The importance of calibration method in determining the association between central blood pressure with left ventricular and left atrial strain
Ramkumar, S and Yang, H and Nolan, M and Negishi, T and Marwick, TH and Negishi, K, The importance of calibration method in determining the association between central blood pressure with left ventricular and left atrial strain, International Journal of Cardiovascular Imaging ISSN 1569-5794 (2021) [Refereed Article]
Afterload is an important determinant of left ventricular (LV) and atrial (LA) function, including myocardial strain. Central
blood pressure (CBP) is the major component of cardiac afterload and independently associated with cardiovascular risk.
However, the optimal means of calibrating CBP is unclear—standard CBP assessment uses systolic (SBP) and diastolic blood
pressure (DBP) from brachial waveforms, but calibration with mean pressure (MAP) and DBP purports to be more accurate.
Therefore, we sought to determine which CBP is best associated with LA and LV strain. CBP was measured using both
standard and MAP based calibration methods in 546 participants (age 70.7±4.7 years, 45% male) with risk factors for heart
failure. Echocardiography was performed in all patients and strain analysis conducted to assess LA/LV function. The associations of CBP with LA and LV strain were assessed using linear regression. MAP-derived CSBP (150±20 mmHg) was higher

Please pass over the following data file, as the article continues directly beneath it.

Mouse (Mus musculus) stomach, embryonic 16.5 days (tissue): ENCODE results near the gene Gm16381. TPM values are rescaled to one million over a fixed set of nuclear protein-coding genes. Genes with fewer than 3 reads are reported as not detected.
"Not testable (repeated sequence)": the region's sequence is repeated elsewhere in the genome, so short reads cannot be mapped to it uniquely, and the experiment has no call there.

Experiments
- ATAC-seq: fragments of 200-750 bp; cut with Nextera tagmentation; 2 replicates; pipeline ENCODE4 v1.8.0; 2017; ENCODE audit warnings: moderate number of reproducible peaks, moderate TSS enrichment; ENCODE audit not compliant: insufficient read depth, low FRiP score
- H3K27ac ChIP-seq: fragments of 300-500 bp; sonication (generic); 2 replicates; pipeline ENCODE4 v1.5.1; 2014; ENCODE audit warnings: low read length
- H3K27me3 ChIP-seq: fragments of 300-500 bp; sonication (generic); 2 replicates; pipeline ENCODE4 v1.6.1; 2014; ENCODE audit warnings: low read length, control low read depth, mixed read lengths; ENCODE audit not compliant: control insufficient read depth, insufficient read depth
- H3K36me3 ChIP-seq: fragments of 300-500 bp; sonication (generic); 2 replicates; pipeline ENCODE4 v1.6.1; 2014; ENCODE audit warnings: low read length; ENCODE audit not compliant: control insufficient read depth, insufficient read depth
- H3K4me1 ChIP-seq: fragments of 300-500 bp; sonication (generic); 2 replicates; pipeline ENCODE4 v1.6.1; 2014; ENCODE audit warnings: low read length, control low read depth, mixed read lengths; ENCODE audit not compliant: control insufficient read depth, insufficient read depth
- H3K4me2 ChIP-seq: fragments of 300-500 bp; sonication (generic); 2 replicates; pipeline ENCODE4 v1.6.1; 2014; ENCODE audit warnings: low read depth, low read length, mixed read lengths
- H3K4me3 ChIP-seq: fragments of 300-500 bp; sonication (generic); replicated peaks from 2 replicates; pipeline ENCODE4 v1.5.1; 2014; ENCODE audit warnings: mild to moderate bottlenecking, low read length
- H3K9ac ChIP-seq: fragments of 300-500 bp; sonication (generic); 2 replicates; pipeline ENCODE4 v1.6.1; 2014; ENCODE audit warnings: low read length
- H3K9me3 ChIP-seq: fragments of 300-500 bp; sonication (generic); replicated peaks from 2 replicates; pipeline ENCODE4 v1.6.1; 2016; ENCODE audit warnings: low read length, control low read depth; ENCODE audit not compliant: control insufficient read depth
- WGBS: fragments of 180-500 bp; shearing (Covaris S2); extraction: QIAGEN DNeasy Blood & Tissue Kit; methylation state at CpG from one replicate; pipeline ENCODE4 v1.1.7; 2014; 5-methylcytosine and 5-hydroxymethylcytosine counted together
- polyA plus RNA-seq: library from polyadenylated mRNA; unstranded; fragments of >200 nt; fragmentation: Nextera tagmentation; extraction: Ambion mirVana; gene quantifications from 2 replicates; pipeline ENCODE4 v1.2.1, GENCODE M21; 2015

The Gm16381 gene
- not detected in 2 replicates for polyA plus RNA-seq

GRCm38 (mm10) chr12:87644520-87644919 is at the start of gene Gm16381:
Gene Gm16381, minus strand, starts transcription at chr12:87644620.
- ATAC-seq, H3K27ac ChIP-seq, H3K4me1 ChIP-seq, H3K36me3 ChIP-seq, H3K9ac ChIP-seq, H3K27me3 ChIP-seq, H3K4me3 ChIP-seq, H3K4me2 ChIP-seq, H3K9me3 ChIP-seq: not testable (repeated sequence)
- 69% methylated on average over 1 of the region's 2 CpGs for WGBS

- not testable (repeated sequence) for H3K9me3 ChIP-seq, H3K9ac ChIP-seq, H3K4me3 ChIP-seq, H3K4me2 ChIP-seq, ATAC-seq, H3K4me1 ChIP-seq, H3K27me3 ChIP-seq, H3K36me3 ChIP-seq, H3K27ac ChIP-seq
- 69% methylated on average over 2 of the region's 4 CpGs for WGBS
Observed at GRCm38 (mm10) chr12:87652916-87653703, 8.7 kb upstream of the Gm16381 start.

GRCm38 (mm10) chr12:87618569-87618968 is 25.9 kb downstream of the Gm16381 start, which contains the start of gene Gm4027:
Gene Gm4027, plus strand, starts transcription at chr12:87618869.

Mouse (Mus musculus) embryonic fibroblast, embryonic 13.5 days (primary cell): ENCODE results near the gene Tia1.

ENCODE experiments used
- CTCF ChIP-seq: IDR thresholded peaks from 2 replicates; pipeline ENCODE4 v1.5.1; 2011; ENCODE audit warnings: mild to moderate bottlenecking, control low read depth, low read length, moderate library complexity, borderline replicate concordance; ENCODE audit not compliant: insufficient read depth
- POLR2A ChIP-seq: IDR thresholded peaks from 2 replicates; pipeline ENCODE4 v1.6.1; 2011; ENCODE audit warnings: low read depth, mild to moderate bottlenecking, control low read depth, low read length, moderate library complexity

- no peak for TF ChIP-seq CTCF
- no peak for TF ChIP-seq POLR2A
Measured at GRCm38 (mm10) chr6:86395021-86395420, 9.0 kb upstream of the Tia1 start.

than standard CSBP (128±15 mmHg) and brachial SBP (140±17 mmHg, p<0.001), whereas DBPs were similar (84±10,
83±10, and 82±10 mmHg). MAP-derived CSBP was not independently associated with LV strain (p>0.05), however was
independently associated with LA reservoir strain (p<0.05). Brachial and central DBP were more strongly associated with
LA reservoir/conduit and LV strain than brachial and central SBP. LA pump strain was not independently associated with
any SBP or DBP parameter (p>0.05). MAP-derived CBP was more accurate in identifying patients with abnormal LA and
LV strain than brachial SBP and standard CBP calibration. In conclusion, CBP calibrated using MAP and DBP may be more
accurate in identifying patients with abnormal LA and LV function than standard brachial calibration methods.
blood pressure, cardiac, cardiovascular, strain, left atrium, atrial function, central blood pressure